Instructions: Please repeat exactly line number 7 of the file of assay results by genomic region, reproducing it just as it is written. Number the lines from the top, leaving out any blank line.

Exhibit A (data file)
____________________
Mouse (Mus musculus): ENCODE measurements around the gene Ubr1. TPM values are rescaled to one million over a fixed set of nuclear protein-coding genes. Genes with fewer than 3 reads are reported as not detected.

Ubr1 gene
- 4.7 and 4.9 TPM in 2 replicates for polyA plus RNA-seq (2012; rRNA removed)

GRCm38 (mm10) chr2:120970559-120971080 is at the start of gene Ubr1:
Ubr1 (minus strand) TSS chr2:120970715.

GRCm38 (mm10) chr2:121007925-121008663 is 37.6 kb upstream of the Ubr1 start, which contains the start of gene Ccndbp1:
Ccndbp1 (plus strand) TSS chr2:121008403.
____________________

Ccndbp1 (plus strand) TSS chr2:121008403.